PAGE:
The effect of cold stress on esophageal peristalsis was assessed in nine healthy subjects after ingestion of a 700‐kcal meal. All subjects underwent a control stimulus (immersion of the nondominant hand in water at 37° C) and a stressful stimulus (immersion in water at 4°C) on separate days and in randomized order. When compared to the control stimulus, stress increased blood pressure (p < 0.01) and pulse rate (p < 0.05). It also determined an increase of 9 ± 3 mm Hg (mean ± SEM) in amplitude (p < 0.05), of 0.2 ± 0.1 seconds in duration (p < 0.1), and of 0.3 ± 0.1 cm per second in propagation velocity (p < 0.05) of peristalsis, as assessed after water swallows. Percentage of failed peristalsis was unaffected by stress. We conclude that cold stress exerts only minor effects on variables of the peristaltic wave and does not induce dysmotility in the esophagus of healthy subjects during the postprandial period.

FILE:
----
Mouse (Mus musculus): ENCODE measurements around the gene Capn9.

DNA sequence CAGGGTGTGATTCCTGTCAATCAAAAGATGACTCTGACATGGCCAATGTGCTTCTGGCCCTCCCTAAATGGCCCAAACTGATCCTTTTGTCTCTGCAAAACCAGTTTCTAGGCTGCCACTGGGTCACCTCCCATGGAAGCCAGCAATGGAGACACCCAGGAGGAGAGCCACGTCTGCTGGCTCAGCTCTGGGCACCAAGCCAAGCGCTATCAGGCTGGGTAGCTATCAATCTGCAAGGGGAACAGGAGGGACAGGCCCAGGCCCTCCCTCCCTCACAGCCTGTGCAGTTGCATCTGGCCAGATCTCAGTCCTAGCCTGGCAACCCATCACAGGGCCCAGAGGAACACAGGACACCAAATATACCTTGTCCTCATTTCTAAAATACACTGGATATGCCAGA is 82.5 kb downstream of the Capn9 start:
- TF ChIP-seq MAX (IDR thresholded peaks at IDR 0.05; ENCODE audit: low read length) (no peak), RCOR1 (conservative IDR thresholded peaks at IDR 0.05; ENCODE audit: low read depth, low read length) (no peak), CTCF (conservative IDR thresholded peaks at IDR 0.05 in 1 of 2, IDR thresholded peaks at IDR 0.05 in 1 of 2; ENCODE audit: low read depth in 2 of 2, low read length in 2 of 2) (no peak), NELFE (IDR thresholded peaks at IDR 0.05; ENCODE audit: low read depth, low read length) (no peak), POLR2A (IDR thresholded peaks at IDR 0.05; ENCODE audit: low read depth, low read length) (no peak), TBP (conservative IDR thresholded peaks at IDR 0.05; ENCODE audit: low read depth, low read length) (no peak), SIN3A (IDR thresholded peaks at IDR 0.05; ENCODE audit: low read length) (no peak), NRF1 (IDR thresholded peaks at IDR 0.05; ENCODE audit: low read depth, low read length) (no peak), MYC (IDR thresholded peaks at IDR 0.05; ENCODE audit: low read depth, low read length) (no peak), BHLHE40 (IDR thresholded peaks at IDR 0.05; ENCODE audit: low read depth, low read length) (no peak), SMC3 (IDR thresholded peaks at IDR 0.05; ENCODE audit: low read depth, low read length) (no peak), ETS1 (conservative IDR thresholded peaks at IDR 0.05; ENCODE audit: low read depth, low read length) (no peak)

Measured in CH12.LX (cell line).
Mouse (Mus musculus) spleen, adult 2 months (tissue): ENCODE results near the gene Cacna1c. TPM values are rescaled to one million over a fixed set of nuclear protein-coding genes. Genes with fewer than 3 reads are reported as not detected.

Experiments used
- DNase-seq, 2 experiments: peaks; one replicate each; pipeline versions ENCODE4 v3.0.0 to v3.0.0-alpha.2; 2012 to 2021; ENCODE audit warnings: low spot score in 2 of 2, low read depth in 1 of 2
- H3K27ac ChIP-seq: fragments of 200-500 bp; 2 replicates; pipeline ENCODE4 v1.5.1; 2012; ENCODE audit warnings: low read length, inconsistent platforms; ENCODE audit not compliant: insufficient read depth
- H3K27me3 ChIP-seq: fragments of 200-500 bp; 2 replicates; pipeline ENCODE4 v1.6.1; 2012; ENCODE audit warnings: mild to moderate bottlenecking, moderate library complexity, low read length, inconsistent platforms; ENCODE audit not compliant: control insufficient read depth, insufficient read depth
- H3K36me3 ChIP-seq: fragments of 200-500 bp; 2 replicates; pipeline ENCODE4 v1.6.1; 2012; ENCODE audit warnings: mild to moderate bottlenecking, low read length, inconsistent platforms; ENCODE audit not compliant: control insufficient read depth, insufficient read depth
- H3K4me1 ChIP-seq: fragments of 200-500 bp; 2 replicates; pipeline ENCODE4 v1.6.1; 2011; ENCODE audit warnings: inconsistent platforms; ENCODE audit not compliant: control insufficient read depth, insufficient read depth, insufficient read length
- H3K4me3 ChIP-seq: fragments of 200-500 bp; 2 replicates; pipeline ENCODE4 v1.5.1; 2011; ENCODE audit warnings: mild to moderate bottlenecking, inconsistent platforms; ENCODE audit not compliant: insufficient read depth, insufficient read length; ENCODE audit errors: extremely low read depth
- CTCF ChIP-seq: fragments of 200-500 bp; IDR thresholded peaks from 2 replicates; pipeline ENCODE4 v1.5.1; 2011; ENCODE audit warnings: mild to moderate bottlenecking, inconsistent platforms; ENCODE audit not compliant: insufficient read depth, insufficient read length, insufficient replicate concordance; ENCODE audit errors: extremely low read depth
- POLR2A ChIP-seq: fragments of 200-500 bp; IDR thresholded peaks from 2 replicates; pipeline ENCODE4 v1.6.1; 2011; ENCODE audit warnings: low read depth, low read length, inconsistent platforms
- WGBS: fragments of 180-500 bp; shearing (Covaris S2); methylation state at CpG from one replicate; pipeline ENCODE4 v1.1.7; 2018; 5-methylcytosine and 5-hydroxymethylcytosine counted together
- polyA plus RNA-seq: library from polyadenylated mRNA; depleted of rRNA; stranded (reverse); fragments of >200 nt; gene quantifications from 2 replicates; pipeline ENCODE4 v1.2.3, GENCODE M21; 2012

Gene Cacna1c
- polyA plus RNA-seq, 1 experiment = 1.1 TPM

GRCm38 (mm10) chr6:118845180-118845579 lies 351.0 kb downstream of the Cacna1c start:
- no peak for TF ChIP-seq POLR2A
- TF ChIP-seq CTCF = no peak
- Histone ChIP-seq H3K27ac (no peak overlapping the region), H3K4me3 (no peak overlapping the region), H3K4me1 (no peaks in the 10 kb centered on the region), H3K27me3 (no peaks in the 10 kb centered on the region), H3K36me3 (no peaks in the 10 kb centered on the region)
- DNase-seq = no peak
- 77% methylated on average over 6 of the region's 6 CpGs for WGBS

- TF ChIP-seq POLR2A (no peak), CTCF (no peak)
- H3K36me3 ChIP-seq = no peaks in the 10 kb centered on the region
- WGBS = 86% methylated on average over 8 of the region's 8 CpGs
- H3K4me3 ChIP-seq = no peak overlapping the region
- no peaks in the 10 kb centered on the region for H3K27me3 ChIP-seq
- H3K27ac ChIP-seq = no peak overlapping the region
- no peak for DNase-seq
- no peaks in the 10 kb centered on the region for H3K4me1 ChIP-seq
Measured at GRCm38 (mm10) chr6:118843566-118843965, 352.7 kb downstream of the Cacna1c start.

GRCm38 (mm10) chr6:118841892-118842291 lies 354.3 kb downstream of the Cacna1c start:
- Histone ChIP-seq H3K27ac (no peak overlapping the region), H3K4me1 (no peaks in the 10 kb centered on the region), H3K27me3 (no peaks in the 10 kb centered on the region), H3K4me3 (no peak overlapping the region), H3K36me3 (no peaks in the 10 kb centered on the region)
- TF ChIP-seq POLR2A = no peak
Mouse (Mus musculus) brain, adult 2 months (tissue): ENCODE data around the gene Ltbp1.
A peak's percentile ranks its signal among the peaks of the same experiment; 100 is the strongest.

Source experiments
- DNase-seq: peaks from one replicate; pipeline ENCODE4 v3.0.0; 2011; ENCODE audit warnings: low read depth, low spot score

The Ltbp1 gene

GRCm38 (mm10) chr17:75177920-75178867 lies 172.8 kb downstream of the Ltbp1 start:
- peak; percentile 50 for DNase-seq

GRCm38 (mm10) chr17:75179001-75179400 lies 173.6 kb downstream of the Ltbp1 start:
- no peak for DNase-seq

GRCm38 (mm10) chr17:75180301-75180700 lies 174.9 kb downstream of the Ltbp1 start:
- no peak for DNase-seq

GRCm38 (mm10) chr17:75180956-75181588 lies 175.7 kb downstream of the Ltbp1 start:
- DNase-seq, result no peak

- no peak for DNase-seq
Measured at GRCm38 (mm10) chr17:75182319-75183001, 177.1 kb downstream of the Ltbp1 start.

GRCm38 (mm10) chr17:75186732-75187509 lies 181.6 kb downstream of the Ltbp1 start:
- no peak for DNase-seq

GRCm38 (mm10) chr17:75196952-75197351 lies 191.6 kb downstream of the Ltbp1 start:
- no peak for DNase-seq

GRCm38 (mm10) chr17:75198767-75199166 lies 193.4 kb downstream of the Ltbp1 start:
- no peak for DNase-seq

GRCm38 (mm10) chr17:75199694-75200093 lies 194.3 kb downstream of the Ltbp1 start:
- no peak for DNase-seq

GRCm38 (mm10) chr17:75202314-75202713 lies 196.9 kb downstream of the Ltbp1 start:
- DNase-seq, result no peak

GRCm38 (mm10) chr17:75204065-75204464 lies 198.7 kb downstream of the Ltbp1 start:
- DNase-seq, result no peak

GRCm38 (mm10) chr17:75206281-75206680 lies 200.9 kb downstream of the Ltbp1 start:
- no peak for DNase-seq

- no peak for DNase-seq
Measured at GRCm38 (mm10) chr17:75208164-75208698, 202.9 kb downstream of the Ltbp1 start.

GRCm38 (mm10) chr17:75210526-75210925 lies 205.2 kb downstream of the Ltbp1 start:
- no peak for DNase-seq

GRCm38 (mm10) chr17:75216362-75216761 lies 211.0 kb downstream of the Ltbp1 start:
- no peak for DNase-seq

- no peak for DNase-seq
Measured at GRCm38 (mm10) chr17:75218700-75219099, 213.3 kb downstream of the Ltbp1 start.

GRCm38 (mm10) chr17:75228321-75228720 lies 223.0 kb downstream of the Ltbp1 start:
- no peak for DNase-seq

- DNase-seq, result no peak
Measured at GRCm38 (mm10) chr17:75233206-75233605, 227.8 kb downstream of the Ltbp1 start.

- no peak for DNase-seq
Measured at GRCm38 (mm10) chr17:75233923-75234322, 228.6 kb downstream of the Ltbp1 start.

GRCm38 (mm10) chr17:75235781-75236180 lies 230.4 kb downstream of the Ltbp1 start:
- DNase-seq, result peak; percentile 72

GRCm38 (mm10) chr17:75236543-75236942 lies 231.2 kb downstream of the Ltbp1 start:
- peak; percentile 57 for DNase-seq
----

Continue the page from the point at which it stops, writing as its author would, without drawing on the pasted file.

|Number of pages||7|
|Journal||Neurogastroenterology and Motility|
|Publication status||Published - 1991|
- esophageal function
ASJC Scopus subject areas
- Endocrine and Autonomic Systems